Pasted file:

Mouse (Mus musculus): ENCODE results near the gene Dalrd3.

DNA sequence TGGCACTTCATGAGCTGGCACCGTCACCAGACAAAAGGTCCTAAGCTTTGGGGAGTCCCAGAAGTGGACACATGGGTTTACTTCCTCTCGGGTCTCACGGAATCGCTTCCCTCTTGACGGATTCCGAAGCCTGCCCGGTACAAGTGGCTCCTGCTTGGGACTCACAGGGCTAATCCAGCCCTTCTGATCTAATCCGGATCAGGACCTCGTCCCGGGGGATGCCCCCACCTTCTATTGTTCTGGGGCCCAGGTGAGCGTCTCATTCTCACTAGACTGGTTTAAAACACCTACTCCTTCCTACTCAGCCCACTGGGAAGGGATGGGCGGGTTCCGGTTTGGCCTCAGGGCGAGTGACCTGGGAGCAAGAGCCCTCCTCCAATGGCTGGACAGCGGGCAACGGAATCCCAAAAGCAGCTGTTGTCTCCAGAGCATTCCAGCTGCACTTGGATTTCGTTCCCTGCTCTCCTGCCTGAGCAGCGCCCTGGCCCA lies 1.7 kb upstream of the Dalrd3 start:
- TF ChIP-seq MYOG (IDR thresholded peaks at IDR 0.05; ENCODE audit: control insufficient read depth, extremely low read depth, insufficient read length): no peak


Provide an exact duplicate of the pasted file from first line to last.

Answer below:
Mouse (Mus musculus): ENCODE results near the gene Dalrd3.

DNA sequence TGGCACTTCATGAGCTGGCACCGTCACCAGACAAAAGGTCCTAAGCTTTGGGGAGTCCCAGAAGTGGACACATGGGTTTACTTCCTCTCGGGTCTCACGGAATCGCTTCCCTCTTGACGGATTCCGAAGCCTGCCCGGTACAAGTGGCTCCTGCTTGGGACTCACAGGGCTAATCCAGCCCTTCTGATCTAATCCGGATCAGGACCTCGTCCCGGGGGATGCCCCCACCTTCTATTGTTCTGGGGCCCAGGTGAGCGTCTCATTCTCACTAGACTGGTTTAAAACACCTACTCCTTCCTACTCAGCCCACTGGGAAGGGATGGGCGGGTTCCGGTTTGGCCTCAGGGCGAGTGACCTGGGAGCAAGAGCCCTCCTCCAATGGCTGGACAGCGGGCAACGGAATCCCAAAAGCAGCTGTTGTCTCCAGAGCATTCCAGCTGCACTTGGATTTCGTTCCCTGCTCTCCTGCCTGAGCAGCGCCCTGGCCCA lies 1.7 kb upstream of the Dalrd3 start:
- TF ChIP-seq MYOG (IDR thresholded peaks at IDR 0.05; ENCODE audit: control insufficient read depth, extremely low read depth, insufficient read length): no peak